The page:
Gloucester (UK), June 2019 - The eLearning supplier Engage in Learning has added a course on competition law to its portfolio of eLearning courses. Competition law, known as antitrust law in the USA and anti-monopoly law in China and Russia, promotes or seeks to maintain market competition by regulating companies’ anti-competitive conduct.
Chris Horseman, Engage in Learning (EIL)’s Managing Director, commented, "Competition law aims to keep the keep businesses honest and protect businesses, small and large, from unfair practices.
"This isn’t new," he added. "There was competition law in effect during the days of the Roman Empire. For example, we know that around 50 BCE, in order to protect the grain trade, heavy fines were imposed on anyone stopping supply ships."
Focusing on current UK legislation, the EIL eLearning course features the provisions of the Competition Act 1998 and the Enterprise Act 2002. It defines key terms such as "cartel" and "anti-competitive agreements", and also explores such issues as price fixing and market sharing.
Among other things, it indicates how easy it is to break competition law unknowingly - and stresses that the resulting penalties are substantial. Individuals can face fines, imprisonment, and other penalties.
"In law, all businesses - whatever their legal status, size, or sector - must comply with competition law," said Chris Horseman. "Non-compliance can mean serious consequences for businesses and individuals."
Businesses breaching competition law can be fined up to ten per cent of their annual worldwide turnover and ordered to change their behaviour. Third parties may claim damages against a business, and individuals may have assets confiscated under the Proceeds of Crime Act 2002.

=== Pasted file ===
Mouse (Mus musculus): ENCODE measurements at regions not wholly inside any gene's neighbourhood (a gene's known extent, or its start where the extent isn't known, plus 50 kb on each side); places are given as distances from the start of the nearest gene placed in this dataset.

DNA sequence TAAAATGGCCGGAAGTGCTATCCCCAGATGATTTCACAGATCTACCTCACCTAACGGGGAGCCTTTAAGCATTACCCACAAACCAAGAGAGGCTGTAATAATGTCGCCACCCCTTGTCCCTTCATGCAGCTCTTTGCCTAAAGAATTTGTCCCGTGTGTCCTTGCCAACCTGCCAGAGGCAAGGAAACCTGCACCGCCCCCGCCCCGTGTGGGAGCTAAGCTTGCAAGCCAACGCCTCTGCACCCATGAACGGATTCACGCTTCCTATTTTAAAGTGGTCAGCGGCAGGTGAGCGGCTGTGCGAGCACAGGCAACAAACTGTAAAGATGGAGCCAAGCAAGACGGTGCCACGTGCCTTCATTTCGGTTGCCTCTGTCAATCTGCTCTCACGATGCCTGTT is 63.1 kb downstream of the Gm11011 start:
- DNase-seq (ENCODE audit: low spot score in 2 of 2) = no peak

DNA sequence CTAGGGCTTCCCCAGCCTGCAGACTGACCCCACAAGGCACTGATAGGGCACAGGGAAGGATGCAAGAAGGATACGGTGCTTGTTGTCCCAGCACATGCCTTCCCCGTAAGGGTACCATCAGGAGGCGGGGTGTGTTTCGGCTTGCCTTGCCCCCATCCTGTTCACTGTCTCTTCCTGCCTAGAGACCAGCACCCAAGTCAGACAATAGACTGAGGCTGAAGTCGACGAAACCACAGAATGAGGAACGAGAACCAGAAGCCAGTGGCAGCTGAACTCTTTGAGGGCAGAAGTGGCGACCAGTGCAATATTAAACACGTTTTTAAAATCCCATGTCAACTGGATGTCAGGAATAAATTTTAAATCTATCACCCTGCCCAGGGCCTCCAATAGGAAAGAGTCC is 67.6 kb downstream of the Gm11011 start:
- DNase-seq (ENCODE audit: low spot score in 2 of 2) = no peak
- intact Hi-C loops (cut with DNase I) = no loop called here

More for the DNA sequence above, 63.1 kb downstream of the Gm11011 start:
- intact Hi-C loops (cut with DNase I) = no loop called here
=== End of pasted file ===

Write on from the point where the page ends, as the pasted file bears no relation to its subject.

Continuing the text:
Individuals who engage in cartel activity may face criminal prosecution. Conviction carries a fine and/or a maximum sentence of five years imprisonment.
Company directors who fall foul of competition law can be disqualified from managing a company for up to 15 years. In addition, reputational damage – to individuals and organisations - can be significant and long lasting.
The EIL eLearning course on competition law explores six key areas: dividing up and sharing markets; bid-rigging and discussing tenders; price fixing; abusing a dominant market position; forcing retailers to sell at a certain price; and sharing sensitive commercial information. It goes on to outline a four-step competition law compliance process and explains how to report any concerns.
According to EIL’s Marketing Manager, Kate Carter, "As with all EIL eLearning courses, the Competition Law course is highly interactive, with easy-to-use bite-sized modules. Learner engagement is encouraged through the course’s quizzes and virtual scenarios."
"Complying with competition law makes business sense," stated Chris Horseman. "If managers show - by their words and deeds - that they’re committed to complying with the law, it reinforces a compliance culture in their organisation.
"Moreover, if the organisation puts in place effective policies, procedures, and processes – including using the EIL competition law eLearning course in its learning and development activities - it should reduce the risk of a breach of that law. This should save money by avoiding the risk of fines and significant damage to an organisation’s reputation."